Brian Clymer, Attorney at Law

Independence of Social Security judges in the balance in case before U.S. Supreme Court

On April 23rd, the U.S. Supreme Court will hear oral arguments in the case of Lucia v. SEC, which raises the question of the legitimacy of the appointment of federal administrative law judges ("ALJs"). Although the case deals with ALJs in the Securities and Exchange Commission, the Court's ruling could call into question the legitimacy of how Social Security ALJs are appointed.

Currently SEC and Social Security administrative law judges are appointed through the government civil service process. The lower court held that these ALJs were not subject to Presidential appointment but could be hired thorugh the civil service process. President Obama supported the lower court's position; President Trump has reversed that stance and argues that the Constitution requires these ALJs to be appointed by him or someone he designates.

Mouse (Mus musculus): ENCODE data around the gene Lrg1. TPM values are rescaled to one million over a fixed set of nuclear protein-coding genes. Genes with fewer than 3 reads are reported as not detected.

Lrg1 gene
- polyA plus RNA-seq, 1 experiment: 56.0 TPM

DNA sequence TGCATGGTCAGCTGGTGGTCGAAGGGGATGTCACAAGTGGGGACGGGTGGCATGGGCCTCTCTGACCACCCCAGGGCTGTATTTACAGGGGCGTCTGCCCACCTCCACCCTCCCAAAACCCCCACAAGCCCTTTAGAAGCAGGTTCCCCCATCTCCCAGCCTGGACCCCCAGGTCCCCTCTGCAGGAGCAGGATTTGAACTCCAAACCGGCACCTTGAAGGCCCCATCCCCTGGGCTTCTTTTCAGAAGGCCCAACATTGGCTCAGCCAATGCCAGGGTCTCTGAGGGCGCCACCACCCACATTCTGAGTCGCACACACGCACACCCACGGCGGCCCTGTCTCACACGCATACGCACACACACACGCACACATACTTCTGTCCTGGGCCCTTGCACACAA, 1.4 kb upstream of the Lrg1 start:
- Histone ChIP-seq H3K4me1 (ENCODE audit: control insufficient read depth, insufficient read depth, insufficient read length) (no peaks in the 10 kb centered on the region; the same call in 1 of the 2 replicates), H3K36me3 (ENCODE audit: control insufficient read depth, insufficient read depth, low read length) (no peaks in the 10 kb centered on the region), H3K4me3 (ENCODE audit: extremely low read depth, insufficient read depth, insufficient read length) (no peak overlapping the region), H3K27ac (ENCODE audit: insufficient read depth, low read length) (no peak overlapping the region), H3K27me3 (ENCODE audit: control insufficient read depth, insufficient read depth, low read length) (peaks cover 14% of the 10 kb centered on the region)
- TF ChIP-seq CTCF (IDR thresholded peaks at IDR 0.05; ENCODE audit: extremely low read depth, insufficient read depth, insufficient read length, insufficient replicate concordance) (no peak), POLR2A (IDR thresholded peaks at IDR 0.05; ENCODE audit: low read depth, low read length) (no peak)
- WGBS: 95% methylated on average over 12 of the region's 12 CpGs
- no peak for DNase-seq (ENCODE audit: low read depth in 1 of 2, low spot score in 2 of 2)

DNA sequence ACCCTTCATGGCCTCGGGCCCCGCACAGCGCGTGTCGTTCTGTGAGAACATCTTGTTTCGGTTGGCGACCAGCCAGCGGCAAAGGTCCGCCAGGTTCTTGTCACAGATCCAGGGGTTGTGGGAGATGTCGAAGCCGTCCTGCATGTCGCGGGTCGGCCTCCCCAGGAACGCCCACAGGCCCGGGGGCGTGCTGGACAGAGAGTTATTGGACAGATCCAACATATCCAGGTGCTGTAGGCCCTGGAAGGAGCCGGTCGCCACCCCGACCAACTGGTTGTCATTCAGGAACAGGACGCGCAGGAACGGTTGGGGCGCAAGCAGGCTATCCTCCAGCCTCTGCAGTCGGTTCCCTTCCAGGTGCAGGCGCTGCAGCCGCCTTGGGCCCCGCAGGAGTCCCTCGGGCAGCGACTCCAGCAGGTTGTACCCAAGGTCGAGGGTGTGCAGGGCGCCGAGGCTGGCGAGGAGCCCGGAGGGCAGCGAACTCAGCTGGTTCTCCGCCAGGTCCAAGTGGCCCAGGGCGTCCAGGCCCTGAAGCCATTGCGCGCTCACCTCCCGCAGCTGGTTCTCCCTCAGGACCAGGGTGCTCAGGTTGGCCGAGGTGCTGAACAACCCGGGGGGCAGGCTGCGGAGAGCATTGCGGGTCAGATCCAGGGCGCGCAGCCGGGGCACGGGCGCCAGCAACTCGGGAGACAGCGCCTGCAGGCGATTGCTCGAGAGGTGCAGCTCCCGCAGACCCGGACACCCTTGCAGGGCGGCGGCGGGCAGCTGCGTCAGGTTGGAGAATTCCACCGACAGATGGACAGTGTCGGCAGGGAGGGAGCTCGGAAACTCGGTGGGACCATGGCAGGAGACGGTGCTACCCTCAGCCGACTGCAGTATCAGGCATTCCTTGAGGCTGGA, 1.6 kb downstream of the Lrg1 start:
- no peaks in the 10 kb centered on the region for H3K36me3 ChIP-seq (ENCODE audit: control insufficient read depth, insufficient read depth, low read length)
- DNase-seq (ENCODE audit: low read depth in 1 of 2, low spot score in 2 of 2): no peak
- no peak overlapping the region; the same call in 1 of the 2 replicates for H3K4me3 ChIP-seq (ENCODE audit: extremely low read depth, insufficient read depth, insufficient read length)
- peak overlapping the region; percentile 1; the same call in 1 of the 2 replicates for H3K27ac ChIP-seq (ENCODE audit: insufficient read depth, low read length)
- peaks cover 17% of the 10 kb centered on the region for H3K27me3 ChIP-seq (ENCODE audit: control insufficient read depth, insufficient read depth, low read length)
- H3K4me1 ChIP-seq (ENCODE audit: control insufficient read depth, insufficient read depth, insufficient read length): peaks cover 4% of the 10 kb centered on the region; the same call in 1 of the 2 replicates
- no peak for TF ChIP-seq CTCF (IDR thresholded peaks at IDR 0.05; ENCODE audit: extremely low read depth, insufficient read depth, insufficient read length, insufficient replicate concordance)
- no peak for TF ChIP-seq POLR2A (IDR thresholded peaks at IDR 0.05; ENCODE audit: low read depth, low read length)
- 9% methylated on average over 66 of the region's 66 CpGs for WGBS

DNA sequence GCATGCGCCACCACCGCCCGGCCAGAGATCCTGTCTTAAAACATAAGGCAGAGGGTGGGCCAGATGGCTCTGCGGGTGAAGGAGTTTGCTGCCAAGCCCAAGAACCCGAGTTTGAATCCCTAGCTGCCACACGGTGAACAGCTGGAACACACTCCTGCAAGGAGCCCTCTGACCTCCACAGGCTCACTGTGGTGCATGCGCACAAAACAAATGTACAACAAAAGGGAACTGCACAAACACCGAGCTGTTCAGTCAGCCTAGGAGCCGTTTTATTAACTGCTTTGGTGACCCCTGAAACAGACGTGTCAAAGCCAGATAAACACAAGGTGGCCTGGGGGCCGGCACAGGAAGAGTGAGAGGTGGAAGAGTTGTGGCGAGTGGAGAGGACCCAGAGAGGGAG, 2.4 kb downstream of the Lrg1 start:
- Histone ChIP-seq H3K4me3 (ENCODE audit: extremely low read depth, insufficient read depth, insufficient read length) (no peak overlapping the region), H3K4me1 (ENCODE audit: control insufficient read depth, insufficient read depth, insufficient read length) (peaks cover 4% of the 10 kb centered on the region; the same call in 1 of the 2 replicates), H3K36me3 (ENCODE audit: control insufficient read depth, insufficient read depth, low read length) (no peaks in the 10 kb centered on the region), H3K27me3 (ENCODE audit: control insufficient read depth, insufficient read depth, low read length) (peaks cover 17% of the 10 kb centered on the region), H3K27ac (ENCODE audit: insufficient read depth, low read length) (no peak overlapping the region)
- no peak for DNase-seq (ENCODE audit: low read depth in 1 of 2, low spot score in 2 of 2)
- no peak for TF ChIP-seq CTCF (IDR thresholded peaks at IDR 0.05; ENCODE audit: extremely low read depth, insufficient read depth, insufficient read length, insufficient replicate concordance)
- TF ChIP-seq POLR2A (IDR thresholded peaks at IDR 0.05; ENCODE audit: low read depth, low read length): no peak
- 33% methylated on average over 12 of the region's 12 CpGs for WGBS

If the Supreme Court sides with Lucia and President Trump and the legitimacy of Social Security ALJs is challenged, it could cause further delays in scheduling Social Security hearings while the implications of the Court's ruling are litigated.

Our firm is a member of the National Organization of Social Security Claimants Representatives (NOSSCR) which has filed a fired of the court brief asking that the Supreme Court portect the independence of Social Security ALJs and issue a ruling which does not call into question their legitimacy. The Supreme Court's decision is expected to be issued sometime in the next several months.

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